What’s the difference in capsules and gel? I am afraid the gel would make me wanna throw up. I hate hate fish!


    1. Post author
      robin

      Hi Ladonna,

      I think I just responded to you about this on facebook, but in case anyone else has the same question: The capsules and gel are the exact same in terms of the oil. The only difference is the delivery method via capsule which covers most of the flavor. They are more expensive, however, so if you don’t mind the taste I’d say go for the gel for sure. Hope that helps! :)

  3. Joli

    I started taking FCLO about 3 months ago. I take the liquid kind, Oslo Orange flavor. I don’t love it, but I know how good it is for me…so I do it! I haven’t done the math on this, so sorry if I’m passing along bad info, but I read last week that you would have to take multiple capsules to equal the recommended dose of liquid…and MORE if you’re pregnant or breastfeeding (which I am).


    1. Post author
      robin

      It’s true. It’s takes a lot of capsules to equal the same amount of gel that you can take in one single shot. Once I’m done with my capsules I’m going to brave the gel. Wish me luck. ;)

  4. Heather

    We take the Olso Orange flavor. I use a syringe. Fill up my dose then fill the rest of the syringe with apple cider (the spices do a good job hiding the fish flavor), and I drink a small glass of apple cider to wash it down. MY KIDS take it too. I use chocolate almond milk and do the syringe thing too. I’m would like them to take it another way, but this is working so I’m going to stick with it for now. :)


    1. Post author
      robin

      Awesome, Heather! Love the idea.

      C was so good about taking it straight up and then refused. Right now we actually put it on her bottom before night time (and use a disposal diaper at night since it stains). Hoping she’ll go back to taking it orally when she’s a bit older. ;)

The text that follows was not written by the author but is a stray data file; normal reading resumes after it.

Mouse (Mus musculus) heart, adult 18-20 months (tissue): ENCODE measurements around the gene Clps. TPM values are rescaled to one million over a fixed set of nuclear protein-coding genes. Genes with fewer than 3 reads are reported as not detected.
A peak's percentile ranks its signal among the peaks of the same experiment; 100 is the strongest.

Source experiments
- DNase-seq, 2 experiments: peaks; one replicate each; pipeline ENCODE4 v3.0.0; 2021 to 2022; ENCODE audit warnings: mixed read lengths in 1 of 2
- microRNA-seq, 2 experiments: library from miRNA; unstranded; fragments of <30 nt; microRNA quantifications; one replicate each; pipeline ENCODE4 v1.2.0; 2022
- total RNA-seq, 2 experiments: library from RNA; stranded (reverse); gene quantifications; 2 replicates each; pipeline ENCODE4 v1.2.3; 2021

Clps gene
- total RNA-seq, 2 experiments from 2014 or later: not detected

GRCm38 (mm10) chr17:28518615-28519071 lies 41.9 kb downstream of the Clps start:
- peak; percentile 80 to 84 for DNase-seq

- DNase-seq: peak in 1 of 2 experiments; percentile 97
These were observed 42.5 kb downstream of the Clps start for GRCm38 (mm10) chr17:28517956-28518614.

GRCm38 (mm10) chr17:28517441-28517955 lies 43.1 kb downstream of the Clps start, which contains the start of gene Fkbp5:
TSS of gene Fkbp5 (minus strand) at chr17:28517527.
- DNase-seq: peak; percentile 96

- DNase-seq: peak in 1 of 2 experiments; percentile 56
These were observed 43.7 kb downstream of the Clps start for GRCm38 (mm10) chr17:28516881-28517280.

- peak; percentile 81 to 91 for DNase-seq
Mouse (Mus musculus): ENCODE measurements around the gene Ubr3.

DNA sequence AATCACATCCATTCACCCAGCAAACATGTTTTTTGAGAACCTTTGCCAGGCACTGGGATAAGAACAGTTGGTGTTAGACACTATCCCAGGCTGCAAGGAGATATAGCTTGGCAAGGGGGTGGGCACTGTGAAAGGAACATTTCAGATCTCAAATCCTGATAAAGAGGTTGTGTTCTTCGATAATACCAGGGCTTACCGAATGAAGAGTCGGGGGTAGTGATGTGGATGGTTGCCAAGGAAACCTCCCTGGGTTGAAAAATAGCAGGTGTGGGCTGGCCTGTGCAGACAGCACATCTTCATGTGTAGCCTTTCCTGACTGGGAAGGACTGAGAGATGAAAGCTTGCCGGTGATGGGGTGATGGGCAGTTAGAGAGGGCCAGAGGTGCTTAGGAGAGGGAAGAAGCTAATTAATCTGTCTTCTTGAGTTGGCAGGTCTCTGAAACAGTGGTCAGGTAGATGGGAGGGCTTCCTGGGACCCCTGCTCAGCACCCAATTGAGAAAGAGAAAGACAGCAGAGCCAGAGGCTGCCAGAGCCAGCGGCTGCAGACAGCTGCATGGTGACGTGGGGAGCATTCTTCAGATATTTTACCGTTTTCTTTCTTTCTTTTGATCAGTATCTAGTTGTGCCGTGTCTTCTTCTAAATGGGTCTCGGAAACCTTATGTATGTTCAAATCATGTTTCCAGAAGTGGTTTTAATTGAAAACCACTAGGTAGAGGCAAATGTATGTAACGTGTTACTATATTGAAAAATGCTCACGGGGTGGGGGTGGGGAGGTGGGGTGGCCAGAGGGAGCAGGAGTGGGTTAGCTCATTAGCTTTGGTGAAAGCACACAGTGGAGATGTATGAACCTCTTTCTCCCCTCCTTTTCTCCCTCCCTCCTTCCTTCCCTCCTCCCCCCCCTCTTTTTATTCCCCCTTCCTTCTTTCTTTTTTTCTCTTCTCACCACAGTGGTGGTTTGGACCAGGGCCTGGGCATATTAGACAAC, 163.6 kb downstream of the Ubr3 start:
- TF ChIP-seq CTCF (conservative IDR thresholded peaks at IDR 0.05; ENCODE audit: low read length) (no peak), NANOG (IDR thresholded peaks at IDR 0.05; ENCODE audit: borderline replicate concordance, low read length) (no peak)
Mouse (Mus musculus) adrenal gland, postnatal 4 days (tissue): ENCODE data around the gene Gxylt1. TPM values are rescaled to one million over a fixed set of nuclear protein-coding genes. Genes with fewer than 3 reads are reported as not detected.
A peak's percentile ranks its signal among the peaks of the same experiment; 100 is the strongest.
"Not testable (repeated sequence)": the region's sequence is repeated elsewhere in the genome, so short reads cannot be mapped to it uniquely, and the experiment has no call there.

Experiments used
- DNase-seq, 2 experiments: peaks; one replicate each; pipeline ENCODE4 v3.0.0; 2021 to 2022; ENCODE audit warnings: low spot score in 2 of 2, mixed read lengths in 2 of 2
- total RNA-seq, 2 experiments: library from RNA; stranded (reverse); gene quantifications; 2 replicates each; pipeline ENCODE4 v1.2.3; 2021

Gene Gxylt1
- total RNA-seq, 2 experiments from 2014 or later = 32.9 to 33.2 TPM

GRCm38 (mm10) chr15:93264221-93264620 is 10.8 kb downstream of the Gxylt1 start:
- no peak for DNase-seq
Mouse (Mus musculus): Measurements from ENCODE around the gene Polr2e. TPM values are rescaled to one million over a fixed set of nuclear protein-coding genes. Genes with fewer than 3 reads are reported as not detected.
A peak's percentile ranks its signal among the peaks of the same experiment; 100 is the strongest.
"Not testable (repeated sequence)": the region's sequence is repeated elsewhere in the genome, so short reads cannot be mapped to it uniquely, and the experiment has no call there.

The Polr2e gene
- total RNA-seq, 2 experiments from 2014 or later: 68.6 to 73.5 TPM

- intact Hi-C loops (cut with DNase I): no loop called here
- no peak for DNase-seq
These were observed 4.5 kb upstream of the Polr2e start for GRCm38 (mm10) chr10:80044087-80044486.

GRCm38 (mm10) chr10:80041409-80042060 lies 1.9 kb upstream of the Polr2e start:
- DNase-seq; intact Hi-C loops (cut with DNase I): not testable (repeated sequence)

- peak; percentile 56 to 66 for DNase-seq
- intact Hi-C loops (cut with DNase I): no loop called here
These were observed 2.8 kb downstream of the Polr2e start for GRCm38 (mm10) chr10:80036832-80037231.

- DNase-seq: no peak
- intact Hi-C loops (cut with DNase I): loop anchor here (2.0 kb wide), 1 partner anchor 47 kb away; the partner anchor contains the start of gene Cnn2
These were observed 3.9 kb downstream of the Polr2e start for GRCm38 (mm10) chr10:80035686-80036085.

5. Douglas Wallace

    Great Story!!!!!. I eat wild caught salmon and my vitamin D scores are very optimal. Especially for an African-American, who cannot get it from the sun in a northern climate. You’re right, cod liver is a great source, and one of the few true sources you can get vitamin D. Vitamin D deficiency, as I am assuming you know, is now being correlated to cancer and other diseases. Simple knowledge such as this can save out lives and/or health


    1. Post author
      robin

      Thanks, Douglas! It’s true, I’ve been reading a lot about vitamin D lately and it’s so essential to good health (and something most people are deficient of). Thanks for stopping by. :)

  6. cassia

    i haven’t braved it yet because i’m like ladonna… not a huge fish fan. but there are some good ideas here about the cider and the cinnamon, and a syringe… i figure if this stuff is obviously so beneficial, it’s worth making faces over for a minute! wish me luck, i’m buying some this week!!

  7. Deborah Gordon, M.D.

    All the benefits you mentioned, plus the fermentation provides vitamin K2, which will be the next celebrated overlooked vitamin, now that everyone knows about vitamin D. K2 prevents against many chronic diseases and our fat-phobic standard American diets are low in K2 (butter, cheese, yummm) so another food source is ideal.

    I take the liquid cinnamon flavor, but the capsules are not that much more expensive, the bottle just holds fewer doses so you have to keep re-buying it more frequently.